Monday, June 24, 2024

The truth about who really pays 90% of GST collected

In response to an Oxfam report that says the poorer half of India’s population pays two-thirds of the Goods and Services Tax (GST) collected by the government while the richest 10% account for just 3-4% of GST collections, the government has highlighted another statistic: 90% of the GST collected comes from just 22% of GST payers, comprising large businesses with a turnover above 50 crore.

Two factors are intertwined in this. The first is the source from which the tax is collected, and the second is who actually bears the burden of the levy. The simple fact that the bulk of the collection is from a little over a fifth of taxpayers does not in any way contradict the claim that the bulk of the indirect tax burden is borne by the poorer half of the population.

GST is a consumption tax and is borne by the ultimate consumer, whether he or she is transparently billed for it or not. The beauty of the GST mechanism is that the tax paid by the end consumer is the only tax contained in the price of the product or service in question. There is no cascading tax in the supply chain of accretive value leading up to the final product or service. 

Or at least that would have been the case if all goods and services had been brought under GST. Exempting fuel from the value added tax has been a major source of cascading tax — the transport cost that gets built into the price that is taxed already contains non-GST levies, resulting in tax on tax.

That does not change the fact that it is the end consumer who bears the tax burden. When it comes to GST, those who pay the tax to the government are not necessarily the ones who ultimately bear it. The tax comes out of the pockets of consumers but is paid to the government by businesses.

Fast-moving consumer goods (FMCG) are sold by distributors to a large number of small retail outlets at a price that already includes the GST borne by the goods, and since these retail outlets simply add a mark-up to generate their own margins and sell the goods to end consumers without a bill or without claiming input tax credit, the tax payment chain ends well before the end consumer. But that does not mean that the end consumer does not bear the burden of the tax paid by the distributor, who may figure among the large taxpayers who contribute the bulk of the GST collected by the government.

India has over six crore enterprises producing goods and services, and only 1.35 crore are registered with the GST network. Of these about 15 lakh are composition taxpayers – meaning small players – with turnovers less than 75 lakh ( 50 lakh in some states), who do not keep track of individual transactions and pay tax as a proportion of gross revenue every quarter.

Now, the finance minister has revealed that, of these registered taxpayers, about a fifth pay 90% of the tax. What this means is that in addition to bringing ever-larger numbers of productive enterprises under GST – even if under the composition scheme – efforts must be made to ensure that more of the registered taxpayers pay tax regularly.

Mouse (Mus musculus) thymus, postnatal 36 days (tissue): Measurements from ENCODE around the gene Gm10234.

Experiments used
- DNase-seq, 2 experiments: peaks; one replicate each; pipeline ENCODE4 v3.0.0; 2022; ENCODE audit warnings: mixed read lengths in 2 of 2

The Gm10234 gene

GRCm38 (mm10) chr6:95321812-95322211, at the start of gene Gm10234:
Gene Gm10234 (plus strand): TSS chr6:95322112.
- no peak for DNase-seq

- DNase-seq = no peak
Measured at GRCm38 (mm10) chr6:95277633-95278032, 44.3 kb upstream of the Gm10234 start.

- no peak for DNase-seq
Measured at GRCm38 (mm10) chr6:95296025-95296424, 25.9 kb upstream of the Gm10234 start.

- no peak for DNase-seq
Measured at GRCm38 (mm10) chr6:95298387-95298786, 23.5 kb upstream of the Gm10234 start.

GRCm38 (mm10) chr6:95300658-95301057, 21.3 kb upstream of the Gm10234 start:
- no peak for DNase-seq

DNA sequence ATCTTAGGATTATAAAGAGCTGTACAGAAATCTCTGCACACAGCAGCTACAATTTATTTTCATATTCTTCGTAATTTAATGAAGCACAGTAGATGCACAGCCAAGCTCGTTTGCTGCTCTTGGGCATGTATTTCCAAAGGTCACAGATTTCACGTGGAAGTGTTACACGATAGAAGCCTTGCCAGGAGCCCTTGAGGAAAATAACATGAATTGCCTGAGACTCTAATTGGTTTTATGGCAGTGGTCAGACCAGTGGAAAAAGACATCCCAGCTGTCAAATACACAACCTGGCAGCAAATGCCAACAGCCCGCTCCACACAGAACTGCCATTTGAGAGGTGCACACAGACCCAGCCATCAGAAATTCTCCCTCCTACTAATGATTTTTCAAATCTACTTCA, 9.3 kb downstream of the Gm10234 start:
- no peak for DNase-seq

Greater use of the reverse charge mechanism may be the solution. When a large supplier sells to a small buyer, he charges GST, collects it and pays it to the government, while also collecting whatever input tax credit is due. The small buyer absorbs the tax like an end consumer. If the small buyer is indeed the end consumer, this is fine. But suppose the small buyer, say A, uses this purchase as an input and goes on to add value and sell it to another small party, say B. If A is registered under the composition scheme, this last transaction will bear GST as part of the tax levied on A’s turnover. If A is not registered under GST, the value it adds does not bear tax.

In case B is a GST-paying entity, A can be incentivised to become a taxpayer — by B, rather than A as the supplier, levying GST on A’s supply, paying it to the government directly, rather than to A, and crediting A as having levied the tax on B.

Now, the GST network has data on sales to A, on which it has paid GST to its supplier, who, in turn has paid it to the government after claiming input tax credit. The GST network also has data on sales by A to B, on which GST has been paid by B on A’s behalf. The GST network can credit A with the GST already paid when he purchased the inputs, so that the GST charged by B on A’s supply and paid to the government is effectively reduced by the amount of GST A has already paid. This gives A an incentive to formally enter the GST framework.

The system of the buyer paying the GST chargeable on the purchase directly to the government, instead of paying it to the seller and expecting the seller to pay it to the government after claiming input tax credit, is called reverse charge. Reverse charge spares small players the paperwork of collecting GST and paying it to the government.

Following up on the GST trail of suppliers of bulk raw materials – whether polyester filament or steel – down the chain of value added would widen the tax base of both GST and income tax. Greater use of the reverse charge mechanism could induce more small operators to become regular payers of GST.

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